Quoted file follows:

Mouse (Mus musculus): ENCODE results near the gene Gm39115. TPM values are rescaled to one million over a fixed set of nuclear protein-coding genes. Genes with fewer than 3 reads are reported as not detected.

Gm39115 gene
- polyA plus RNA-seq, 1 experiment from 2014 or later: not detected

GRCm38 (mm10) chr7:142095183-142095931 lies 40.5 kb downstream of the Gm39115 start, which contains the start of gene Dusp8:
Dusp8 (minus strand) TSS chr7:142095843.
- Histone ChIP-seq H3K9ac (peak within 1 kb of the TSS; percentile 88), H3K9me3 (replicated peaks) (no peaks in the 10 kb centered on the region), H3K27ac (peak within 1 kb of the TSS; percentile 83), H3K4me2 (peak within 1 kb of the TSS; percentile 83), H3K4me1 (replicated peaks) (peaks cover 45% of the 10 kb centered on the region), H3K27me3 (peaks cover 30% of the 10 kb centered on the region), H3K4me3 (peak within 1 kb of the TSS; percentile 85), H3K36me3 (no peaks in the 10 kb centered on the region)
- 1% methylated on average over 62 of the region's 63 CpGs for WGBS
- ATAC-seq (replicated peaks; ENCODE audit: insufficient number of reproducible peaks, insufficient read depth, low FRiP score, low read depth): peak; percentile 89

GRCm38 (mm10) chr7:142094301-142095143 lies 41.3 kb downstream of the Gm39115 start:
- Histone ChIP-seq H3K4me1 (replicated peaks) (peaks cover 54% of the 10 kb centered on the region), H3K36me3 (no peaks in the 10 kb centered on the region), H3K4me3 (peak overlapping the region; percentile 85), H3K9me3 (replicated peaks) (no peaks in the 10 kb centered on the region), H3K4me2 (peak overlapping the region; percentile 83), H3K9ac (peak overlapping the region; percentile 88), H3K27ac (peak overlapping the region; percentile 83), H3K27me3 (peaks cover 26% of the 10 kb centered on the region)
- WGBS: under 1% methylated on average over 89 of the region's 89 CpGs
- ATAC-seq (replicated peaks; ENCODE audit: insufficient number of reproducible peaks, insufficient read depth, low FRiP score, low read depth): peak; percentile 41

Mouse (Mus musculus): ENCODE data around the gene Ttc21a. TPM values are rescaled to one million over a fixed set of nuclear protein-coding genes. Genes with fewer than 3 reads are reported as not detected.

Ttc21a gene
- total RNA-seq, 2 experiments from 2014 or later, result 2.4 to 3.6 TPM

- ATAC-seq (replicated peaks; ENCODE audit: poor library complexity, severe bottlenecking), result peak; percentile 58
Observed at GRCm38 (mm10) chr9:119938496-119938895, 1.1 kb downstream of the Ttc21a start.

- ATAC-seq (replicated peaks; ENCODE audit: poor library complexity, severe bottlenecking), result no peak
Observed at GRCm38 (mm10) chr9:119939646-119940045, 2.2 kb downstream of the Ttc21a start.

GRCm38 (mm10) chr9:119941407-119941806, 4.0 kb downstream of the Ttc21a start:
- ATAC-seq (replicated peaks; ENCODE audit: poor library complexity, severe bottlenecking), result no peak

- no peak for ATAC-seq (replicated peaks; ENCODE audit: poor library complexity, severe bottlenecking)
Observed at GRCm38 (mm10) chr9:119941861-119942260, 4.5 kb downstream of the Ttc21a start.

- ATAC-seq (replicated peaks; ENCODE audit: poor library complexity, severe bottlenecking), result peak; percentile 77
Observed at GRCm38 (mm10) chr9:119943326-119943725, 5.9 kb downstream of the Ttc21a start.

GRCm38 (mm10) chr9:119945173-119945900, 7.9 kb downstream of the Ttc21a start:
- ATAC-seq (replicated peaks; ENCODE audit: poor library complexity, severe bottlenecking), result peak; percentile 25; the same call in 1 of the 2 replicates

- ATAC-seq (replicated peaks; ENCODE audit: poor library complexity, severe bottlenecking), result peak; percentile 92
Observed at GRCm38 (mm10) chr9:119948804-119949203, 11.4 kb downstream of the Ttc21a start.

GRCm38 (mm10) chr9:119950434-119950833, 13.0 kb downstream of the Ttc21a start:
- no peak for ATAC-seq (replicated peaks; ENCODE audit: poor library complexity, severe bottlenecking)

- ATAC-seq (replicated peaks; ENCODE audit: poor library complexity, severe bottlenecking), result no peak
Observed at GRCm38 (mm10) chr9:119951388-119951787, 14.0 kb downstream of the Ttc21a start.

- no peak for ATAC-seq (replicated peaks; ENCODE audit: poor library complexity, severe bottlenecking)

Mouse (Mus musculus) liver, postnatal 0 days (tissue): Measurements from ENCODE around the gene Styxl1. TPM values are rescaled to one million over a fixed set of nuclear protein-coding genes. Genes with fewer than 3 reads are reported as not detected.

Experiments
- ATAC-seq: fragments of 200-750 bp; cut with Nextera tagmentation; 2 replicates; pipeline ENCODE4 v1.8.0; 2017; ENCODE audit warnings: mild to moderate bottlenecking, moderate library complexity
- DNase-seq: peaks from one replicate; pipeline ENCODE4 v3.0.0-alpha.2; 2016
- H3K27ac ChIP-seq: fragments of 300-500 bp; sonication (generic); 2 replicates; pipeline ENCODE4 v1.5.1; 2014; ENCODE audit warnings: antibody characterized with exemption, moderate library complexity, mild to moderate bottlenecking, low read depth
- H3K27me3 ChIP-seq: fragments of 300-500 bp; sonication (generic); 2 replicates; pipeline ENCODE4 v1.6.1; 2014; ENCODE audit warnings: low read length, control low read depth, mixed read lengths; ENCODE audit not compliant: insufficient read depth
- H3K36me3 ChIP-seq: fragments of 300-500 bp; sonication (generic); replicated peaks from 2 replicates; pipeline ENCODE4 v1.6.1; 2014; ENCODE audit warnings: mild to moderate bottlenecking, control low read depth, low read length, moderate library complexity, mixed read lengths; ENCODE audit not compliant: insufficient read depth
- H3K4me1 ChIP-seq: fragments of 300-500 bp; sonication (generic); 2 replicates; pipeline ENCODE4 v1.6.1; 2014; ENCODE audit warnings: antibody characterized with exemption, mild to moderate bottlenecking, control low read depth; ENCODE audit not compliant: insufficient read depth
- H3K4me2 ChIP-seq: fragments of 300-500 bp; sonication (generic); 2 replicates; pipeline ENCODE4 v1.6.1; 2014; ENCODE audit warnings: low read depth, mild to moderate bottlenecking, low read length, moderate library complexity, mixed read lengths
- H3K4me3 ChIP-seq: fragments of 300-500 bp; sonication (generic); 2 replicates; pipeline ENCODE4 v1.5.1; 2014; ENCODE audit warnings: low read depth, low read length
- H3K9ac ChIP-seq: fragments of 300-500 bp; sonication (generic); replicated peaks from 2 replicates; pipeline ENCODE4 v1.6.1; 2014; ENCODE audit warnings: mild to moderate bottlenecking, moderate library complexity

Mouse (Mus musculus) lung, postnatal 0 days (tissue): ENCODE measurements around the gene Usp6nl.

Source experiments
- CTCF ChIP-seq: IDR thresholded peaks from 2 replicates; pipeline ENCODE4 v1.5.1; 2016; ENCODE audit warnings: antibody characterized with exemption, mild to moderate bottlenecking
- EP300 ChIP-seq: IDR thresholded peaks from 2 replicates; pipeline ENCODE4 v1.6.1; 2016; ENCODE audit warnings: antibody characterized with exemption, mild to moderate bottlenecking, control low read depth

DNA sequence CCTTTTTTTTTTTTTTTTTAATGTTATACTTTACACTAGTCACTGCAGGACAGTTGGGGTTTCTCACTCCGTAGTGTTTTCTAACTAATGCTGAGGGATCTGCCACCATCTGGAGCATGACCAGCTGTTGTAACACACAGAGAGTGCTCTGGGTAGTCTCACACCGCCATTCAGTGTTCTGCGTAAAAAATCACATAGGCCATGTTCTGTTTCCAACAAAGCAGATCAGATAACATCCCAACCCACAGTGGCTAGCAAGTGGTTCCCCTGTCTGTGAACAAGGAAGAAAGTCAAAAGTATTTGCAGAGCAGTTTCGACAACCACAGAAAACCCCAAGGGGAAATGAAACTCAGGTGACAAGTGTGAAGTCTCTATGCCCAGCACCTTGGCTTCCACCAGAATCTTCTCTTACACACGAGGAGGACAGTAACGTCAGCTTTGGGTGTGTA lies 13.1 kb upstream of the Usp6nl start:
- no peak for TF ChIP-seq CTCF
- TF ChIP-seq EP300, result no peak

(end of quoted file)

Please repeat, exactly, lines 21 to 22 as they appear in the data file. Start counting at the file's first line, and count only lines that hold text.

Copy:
- ATAC-seq (replicated peaks; ENCODE audit: poor library complexity, severe bottlenecking), result no peak

- no peak for ATAC-seq (replicated peaks; ENCODE audit: poor library complexity, severe bottlenecking)